If you are a tech enthusiast, you might have heard the word Cache in multiple contexts. Be it web browsers or apps, caches are used everywhere, But what does a cache have to do with a CPU? Can it have a significant effect on the performance of your system?
If you find yourself asking similar questions, you have come to the right place because, in this article, we will be talking about all there is to a CPUs’ cache and if it makes your system run faster.
What is cache memory?
To put it simply, cache memory is an astonishingly fast volatile memory used to supply data to the CPU. This memory is placed on the CPU itself and is a critical parameter for the performance of a processor. But what makes cache memory so fast?
Well, to answer this question, there is a fundamental difference in the way cache memory and RAM are made. Cache memory uses SRAM(Static RAM ) to store data, whereas RAM uses DRAM(Dynamic RAM).
SRAM cells use transistors to store data, whereas DRAM uses capacitors and transistors to store data. Due to the use of capacitors in DRAM cells, they need to be refreshed frequently as capacitors lose charge over time. During a refresh cycle, the data in the RAM cannot be accessed, making it slower. On the other hand, SRAM does not lose charge and hence is given the name static RAM.
In addition to this, cache memory is placed on the CPU die. Due to this, the CPU can access data faster as it is placed closer to the CPU. On the other hand, the RAM is connected to the CPU through the motherboard, making RAM access slower.
Looking at all the advantages of cache memory, one might think that if the cache is so fast, why not just use it instead of RAM. The problem with SRAM is that it is very costly and takes a lot of space on the die compared to RAM. Due to this large size and cost of the cache memory, it is broken down into three separate blocks, namely L1, L2 and L3 cache.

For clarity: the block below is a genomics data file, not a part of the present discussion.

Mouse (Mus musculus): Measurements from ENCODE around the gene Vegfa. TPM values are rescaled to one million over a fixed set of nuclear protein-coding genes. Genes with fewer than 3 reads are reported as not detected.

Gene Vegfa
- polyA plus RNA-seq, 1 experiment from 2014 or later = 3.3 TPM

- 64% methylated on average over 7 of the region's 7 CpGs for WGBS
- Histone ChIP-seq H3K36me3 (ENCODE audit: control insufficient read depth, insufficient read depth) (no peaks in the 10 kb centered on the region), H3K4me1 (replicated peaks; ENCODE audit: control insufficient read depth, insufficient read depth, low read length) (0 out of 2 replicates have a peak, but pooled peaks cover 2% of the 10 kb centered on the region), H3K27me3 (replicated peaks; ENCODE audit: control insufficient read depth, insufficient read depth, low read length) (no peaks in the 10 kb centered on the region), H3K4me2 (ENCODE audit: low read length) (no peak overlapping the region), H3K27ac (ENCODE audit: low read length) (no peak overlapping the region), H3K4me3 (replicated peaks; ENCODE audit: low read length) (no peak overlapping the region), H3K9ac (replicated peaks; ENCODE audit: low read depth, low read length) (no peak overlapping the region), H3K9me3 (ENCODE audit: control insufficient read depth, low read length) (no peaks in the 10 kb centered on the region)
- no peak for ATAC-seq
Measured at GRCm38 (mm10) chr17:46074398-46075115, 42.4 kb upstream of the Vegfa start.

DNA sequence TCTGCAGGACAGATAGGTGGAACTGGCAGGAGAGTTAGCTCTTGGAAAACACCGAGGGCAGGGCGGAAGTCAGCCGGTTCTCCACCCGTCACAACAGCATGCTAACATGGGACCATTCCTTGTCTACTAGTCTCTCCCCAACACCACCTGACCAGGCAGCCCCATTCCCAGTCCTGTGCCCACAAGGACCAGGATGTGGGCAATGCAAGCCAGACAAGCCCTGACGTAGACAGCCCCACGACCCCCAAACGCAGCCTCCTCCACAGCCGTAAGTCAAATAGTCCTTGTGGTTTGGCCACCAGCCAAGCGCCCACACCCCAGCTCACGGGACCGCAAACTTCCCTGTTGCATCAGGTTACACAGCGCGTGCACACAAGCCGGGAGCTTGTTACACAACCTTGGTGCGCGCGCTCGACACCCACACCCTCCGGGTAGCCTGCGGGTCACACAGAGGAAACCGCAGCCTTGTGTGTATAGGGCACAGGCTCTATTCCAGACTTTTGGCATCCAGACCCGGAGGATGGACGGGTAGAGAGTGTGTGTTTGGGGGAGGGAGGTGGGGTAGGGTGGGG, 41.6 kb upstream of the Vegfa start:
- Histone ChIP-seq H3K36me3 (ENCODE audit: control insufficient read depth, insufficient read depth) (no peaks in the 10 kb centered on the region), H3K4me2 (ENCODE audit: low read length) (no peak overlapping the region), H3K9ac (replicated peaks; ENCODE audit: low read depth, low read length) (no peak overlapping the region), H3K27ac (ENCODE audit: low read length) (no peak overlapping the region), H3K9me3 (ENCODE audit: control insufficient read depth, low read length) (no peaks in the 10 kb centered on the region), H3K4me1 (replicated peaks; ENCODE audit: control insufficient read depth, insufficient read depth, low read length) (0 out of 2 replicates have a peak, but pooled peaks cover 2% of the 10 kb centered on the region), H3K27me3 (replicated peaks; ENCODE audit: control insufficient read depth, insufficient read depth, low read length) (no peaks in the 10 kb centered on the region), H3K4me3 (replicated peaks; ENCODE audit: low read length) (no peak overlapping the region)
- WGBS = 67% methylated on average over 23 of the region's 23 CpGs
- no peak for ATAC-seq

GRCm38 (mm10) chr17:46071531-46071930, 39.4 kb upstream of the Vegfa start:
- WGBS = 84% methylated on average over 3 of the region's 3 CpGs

All these caches have different sizes and operate at different speeds—more on that in the next section.
Why do we need cache memory?
Before understanding how a cache works, it is important to understand why it is required. The main reason for the requirement of caches is that the system memory is not fast enough for the processor.
To put things into perspective, a present-day CPU operates at 4Ghz frequency during a turbo boost cycle. During such a cycle, it can process instructions in a quarter of a nanosecond. On the contrary, RAM, which stores data temporarily on the system, takes about 8.8 nanoseconds to send data to the processor.
Looking at the numbers, one can see a considerable gap between the speed at which the data is proceeded by the CPU and the rate at which the RAM can supply it to the CPU. To bridge this gap, a special type of memory is used by a CPU called cache memory.
L1 vs L2 vs L3 cache: Explained
As mentioned in the last section, cache memory is fast, but it has several drawbacks. To overcome these drawbacks, the cache storage on the CPU is divided into three tiers.
The L1 is the fastest but the smallest of all caches. This cache is also placed closest to the processor and provides data to the CPU at the highest possible rate. Next up is the L2 cache, which is larger but slower when compared to the L1 cache. In multiprocessor CPUs, the L1 and L2 caches are independent to a processor core, and the L1 cache is further divided into the data cache and the instruction cache.
Another cache is available for the CPU, and it is the biggest of them all but slowest too — the L3 cache. In the case of multiprocessor systems, the L3 cache is shared by processor cores, and in some cases, it is placed outside the processor die.